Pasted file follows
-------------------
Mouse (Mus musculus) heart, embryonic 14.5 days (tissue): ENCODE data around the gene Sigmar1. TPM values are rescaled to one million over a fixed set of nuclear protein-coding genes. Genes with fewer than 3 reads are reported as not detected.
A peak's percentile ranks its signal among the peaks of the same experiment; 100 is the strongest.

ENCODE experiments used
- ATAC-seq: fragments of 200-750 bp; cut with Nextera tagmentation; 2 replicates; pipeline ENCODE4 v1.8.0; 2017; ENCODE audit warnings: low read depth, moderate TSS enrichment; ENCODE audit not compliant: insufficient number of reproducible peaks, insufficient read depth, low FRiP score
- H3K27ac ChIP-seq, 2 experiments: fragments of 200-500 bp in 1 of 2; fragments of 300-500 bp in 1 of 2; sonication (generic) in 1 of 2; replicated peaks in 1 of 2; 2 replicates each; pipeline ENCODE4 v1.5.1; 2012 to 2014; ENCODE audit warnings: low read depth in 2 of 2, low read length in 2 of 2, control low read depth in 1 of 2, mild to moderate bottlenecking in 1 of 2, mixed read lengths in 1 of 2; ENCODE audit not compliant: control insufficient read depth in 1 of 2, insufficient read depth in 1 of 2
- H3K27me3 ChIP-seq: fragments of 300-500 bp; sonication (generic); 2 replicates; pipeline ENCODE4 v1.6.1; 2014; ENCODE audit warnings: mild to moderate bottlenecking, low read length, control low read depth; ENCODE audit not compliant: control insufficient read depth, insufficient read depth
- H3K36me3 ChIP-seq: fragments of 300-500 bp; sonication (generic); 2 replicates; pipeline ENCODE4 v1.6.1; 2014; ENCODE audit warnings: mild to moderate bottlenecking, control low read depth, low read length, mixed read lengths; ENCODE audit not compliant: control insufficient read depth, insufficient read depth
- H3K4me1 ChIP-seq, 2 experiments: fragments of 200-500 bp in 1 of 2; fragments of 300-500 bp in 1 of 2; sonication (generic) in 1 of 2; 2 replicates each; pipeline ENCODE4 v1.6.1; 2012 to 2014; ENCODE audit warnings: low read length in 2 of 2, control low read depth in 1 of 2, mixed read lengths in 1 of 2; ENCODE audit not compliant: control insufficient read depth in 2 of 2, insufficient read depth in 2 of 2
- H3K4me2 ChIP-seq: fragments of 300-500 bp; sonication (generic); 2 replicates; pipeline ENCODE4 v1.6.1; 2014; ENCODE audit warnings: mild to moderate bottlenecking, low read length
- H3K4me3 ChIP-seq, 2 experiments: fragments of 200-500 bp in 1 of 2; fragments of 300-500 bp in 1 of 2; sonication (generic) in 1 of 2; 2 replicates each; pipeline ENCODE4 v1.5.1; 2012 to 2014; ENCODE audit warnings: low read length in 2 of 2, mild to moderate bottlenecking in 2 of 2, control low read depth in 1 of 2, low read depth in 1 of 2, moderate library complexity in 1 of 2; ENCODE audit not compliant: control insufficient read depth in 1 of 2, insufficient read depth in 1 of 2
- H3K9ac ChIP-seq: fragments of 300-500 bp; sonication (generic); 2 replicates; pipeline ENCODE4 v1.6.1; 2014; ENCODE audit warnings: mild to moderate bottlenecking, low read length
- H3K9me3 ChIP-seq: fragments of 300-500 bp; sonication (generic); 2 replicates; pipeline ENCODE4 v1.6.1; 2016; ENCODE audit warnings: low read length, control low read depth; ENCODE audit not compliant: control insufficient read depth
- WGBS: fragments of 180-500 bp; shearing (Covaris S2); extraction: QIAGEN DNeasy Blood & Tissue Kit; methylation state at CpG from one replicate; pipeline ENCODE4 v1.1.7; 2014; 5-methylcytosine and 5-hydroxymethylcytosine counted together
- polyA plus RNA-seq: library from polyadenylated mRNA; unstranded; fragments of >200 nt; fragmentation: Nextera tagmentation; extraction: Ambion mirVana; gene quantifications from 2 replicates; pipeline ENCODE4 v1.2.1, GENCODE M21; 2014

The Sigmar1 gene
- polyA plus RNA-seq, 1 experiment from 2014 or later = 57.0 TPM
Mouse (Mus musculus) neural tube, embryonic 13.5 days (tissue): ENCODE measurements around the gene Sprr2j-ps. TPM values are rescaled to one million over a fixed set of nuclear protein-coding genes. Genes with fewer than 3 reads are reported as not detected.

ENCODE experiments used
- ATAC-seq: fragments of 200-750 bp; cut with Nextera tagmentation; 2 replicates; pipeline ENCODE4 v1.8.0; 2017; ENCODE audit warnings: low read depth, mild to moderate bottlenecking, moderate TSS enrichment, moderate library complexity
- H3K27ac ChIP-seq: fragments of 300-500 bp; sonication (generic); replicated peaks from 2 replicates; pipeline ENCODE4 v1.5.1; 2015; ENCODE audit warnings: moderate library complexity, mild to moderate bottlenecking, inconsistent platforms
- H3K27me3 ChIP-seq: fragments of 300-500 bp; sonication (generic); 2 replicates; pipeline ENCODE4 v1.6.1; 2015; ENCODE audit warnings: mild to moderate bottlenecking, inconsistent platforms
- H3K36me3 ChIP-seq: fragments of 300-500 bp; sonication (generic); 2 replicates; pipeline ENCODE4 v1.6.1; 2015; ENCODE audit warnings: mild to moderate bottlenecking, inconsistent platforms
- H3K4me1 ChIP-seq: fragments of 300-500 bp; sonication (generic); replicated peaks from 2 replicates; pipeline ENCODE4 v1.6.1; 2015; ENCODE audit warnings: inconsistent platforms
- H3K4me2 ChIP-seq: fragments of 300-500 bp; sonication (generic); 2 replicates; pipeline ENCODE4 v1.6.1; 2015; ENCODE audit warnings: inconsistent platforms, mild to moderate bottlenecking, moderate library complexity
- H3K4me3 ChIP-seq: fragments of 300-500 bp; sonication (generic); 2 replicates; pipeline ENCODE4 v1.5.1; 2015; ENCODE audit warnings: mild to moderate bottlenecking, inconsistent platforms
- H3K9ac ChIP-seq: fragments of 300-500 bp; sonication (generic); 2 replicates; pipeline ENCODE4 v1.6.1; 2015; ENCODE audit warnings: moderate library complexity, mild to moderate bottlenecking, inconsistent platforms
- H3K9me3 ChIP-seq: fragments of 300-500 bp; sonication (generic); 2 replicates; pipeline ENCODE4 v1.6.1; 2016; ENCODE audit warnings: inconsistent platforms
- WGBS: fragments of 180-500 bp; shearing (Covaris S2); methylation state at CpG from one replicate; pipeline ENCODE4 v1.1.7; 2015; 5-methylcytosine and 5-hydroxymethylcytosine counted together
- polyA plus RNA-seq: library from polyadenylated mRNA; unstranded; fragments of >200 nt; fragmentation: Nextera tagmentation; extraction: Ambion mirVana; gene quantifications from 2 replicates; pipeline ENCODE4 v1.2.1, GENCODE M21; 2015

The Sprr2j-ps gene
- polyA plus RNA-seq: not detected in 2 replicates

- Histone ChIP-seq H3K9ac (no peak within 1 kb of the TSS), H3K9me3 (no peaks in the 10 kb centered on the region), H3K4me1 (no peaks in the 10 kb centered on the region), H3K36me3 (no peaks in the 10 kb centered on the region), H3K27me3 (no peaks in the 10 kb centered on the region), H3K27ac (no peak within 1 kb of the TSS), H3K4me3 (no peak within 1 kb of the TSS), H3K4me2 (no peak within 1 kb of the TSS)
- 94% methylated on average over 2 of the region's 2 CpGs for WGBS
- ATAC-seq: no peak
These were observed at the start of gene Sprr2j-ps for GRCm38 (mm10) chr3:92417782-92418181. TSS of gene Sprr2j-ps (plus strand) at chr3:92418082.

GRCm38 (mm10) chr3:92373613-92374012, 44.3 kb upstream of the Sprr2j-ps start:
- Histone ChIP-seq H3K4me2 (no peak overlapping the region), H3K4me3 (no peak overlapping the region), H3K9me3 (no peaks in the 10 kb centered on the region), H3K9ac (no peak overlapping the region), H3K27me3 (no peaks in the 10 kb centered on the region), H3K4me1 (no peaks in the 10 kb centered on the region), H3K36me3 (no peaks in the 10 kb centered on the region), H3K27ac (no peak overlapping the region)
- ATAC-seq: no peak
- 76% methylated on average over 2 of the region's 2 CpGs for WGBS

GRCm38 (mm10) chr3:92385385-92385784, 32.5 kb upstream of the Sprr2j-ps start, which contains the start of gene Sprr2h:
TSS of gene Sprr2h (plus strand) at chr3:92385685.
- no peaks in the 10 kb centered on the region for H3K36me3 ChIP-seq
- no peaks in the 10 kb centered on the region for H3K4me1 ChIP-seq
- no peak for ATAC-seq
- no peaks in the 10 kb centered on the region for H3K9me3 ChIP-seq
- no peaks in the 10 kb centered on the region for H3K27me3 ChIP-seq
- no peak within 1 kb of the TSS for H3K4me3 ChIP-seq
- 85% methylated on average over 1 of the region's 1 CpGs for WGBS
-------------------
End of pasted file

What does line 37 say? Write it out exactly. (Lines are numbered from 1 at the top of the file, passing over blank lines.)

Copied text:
- Histone ChIP-seq H3K4me2 (no peak overlapping the region), H3K4me3 (no peak overlapping the region), H3K9me3 (no peaks in the 10 kb centered on the region), H3K9ac (no peak overlapping the region), H3K27me3 (no peaks in the 10 kb centered on the region), H3K4me1 (no peaks in the 10 kb centered on the region), H3K36me3 (no peaks in the 10 kb centered on the region), H3K27ac (no peak overlapping the region)